We had to find a way to change microfinance
Mar 20 2012, 19:22 | By Infomedia18
Vikram Akula, chairman, SKS Microfinance
Image: Entrepreneur Magazine
It was the summer of 1995 when a woman in rural India asked the simple, five-word question that changed my life.
I was an idealistic graduate student, working in India on a Fulbright scholarship and determined to change the world. This was my second stint working in remote Indian villages with the nonprofit Deccan Development Society (DDS), but my first time working in microfinance. The possibilities of microfinance—lending very small amounts of money to very poor people—seemed limitless, and I was excited to be learning about it on the ground.
As head of an agricultural lending program serving thirty villages, I’d putter down dirt roads on a Hero Honda motorbike, meeting with borrowers, disbursing loans, and collecting repayments. Each week, I talked with rural Indians who were pulling themselves out of poverty and despair—landless laborers who had started with nothing but were now launching their own small businesses, earning not only money but greater self-respect as well.
The degree of poverty in these remote Indian villages was unlike anything I’d ever seen in the United States. Children with spindly legs and hungry eyes played in the mud alongside mangy stray dogs and farm animals. Piles of garbage dotted village roadsides, and sewage ran in trenches alongside homes. People lived in one-room mud huts, sweltering in the Indian sun. There was a smell of desperation in the air, a sense of resignation that went back centuries. The poor had always been poor, and here in the Indian hinterlands, it felt like they always would be.
Working to help these villagers was incredibly gratifying, though there were definitely hardships to living in remote villages: sleeping on a straw mat on the floor in a small room, fetching drinking water from a distant well, and seeing the effects of poor nutrition and hygienic conditions all around me was certainly a far cry from the middle-class comfort of New York, where I had grown up. But I felt like I was really making a difference, really helping to end poverty in India.
Then, one day, a woman walked into our regional office. Barefoot, emaciated, and wearing a faded purple sari, she was obviously poor and from a lower caste. But she’d found her way to our office because she’d heard about our program and wanted to learn more. This was no small achievement, as she’d either paid to take a bus or had walked quite a distance to find us.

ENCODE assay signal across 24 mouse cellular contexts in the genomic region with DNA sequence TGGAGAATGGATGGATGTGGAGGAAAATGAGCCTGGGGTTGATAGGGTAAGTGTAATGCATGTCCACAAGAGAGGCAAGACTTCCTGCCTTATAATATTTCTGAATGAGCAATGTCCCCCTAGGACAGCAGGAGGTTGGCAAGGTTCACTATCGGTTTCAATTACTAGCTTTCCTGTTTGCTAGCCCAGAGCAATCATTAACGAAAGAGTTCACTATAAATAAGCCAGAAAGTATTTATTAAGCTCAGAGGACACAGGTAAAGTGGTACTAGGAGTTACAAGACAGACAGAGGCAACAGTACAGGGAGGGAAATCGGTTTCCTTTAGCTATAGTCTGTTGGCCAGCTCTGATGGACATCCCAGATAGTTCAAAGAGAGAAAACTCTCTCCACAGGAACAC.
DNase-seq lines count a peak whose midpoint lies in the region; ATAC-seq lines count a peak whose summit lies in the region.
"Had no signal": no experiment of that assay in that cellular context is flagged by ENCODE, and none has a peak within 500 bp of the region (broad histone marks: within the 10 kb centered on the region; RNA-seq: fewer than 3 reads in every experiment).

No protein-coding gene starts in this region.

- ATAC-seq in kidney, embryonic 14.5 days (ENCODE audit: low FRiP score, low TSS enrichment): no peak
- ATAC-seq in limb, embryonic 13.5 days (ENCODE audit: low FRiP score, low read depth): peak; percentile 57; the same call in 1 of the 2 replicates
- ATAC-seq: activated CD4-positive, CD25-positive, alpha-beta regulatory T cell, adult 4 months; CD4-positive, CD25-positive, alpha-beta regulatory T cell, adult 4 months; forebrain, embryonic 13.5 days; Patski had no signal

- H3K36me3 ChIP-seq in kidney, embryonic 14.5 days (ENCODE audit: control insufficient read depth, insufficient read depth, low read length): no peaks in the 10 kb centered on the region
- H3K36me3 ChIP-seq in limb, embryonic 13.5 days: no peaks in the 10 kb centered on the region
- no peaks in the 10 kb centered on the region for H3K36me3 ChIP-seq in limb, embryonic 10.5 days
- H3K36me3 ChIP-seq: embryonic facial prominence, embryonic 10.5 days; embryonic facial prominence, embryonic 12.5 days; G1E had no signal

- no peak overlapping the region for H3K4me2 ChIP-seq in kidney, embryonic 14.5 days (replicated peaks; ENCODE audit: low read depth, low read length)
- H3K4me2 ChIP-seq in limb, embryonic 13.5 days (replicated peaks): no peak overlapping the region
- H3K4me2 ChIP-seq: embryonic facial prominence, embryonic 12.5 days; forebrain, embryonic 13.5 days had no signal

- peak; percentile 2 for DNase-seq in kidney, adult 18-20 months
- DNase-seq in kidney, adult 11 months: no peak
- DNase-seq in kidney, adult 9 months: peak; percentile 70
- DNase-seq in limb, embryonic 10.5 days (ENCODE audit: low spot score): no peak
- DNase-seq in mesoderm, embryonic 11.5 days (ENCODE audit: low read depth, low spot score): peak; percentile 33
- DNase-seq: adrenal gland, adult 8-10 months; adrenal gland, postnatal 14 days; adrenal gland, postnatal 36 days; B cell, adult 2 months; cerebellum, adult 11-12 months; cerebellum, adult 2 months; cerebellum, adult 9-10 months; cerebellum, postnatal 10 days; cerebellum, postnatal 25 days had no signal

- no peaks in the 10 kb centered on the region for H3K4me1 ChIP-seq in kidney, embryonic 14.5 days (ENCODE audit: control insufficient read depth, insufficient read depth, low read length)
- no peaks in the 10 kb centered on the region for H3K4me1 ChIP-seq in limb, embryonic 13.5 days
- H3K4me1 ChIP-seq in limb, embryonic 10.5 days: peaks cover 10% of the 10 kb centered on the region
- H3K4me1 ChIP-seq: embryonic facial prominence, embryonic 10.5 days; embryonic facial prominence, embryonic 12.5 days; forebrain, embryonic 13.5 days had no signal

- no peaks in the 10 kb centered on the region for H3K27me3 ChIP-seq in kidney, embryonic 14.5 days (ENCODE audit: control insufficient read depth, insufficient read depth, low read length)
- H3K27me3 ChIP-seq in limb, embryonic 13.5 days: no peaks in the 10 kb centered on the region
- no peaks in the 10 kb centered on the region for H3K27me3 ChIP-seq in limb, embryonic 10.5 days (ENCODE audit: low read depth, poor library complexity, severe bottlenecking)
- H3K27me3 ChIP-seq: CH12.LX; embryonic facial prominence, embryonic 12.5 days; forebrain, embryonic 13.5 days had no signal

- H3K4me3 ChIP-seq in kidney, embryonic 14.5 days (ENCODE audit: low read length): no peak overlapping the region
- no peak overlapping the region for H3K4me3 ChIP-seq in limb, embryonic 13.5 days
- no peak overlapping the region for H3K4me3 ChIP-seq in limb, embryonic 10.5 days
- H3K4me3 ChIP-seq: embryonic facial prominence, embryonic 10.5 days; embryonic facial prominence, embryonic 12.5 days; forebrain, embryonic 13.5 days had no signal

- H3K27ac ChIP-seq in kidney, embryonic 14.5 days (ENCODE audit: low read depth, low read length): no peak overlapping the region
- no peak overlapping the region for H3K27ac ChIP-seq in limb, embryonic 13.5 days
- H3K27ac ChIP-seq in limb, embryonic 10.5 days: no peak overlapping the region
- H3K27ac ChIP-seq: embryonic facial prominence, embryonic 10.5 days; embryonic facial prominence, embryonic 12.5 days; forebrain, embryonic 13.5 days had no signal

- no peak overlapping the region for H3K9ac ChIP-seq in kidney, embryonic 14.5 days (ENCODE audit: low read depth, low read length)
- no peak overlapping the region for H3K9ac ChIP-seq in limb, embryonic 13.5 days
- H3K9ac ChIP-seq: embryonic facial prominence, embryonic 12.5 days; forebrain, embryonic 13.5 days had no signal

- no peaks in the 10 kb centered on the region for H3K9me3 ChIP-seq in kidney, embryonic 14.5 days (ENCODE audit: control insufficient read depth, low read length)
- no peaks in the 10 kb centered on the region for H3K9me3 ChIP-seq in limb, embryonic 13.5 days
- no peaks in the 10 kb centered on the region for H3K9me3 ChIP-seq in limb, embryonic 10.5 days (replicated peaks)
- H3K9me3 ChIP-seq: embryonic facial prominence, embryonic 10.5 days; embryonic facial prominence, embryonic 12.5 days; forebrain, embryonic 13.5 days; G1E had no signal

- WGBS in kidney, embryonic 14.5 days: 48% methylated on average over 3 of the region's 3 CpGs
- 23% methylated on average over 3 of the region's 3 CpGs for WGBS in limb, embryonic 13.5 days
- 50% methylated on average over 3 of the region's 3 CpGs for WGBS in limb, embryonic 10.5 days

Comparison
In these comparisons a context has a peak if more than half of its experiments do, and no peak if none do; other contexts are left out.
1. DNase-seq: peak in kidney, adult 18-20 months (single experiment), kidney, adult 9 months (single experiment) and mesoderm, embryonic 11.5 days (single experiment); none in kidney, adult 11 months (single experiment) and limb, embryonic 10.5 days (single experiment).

She asked some questions about our lending, then got quickly to her point. “Can you start this program in my village?” she asked.
I looked closely at her. She was probably in her mid-thirties, but like many poor Indians, she looked older than her years. Her face was worn and her skin weathered, but her eyes were alight with purpose. Life had beaten her down, but it hadn’t beaten the hope out of her. This, I thought, was exactly the kind of person we should be lending to. So I promised to ask DDS’s director later that day.
Yet when I asked him if we could start lending in the woman’s village, I got a disappointing answer. “Our grant cycle is coming to an end, Vikram,” he told me. “We don’t have the funds to expand right now beyond the villages we’re already in. There’s nothing we can do.”
The next day, I rode my motorbike to the woman’s village to break the news to her. The sudden appearance of an Indian man speaking Telugu with an American accent always caused a stir in remote villages, and it didn’t take long for word to spread. The woman soon came outside to meet me.
“Here’s the situation,” I told her. “We don’t have the resources right now to expand to new villages. We’ve got a set amount of money, and we’ve already committed it elsewhere.” Even as the words came out of my mouth, I wished I could take them back. But all I could say was, “I’m very sorry.” The woman looked me in the eye, and with great dignity, she spoke the words that would change my life. “Am I not poor, too?” she asked me. I stared at her, jarred by the question, and she went on. “Do I not deserve a chance to get my family out of poverty?”
Am I not poor, too? With these words, this driven, determined woman suddenly made me see how unfair—unjust, really—our microfinance program was. Yes, we were helping hundreds of poor Indians take the first steps to pull themselves out of poverty.
But my program had just Rs. 1 crore to spend in thirty villages—that was all DDS had been given for the project. And once that money was disbursed, there was no money left for other poor Indians who desperately wanted a chance too. This woman wasn’t asking for a dole. She wasn’t asking for a handout. She was simply asking for an opportunity. But we couldn’t give it to her.
This was a defining moment for me. We had to find a way to change microfinance—to make it available to any Indian, or any poor person anywhere in the world for that matter, who wanted to escape poverty.
Microfinance was a fantastic tool, but a deeply flawed one. There simply had to be a way to scale it beyond the constraints of how it was currently being practiced.
I rode my motorbike home over those same dirt roads, but everything had changed. I had a new mission: to solve the problem of how to make microloans available on a mass scale, far larger than the few million people worldwide who were then being served.
The search for that solution—and the incredible results, white-hot controversy, and vigorous ongoing debate it engendered—is what my entrepreneurial journey is about.
(Excerpt from A Fistful of Rice: My Unexpected Quest to End Poverty through Profitability by Vikram Akula, Founder and Executive Chairman, SKS Microfinance Ltd.; Harvard Business Press: 2010)
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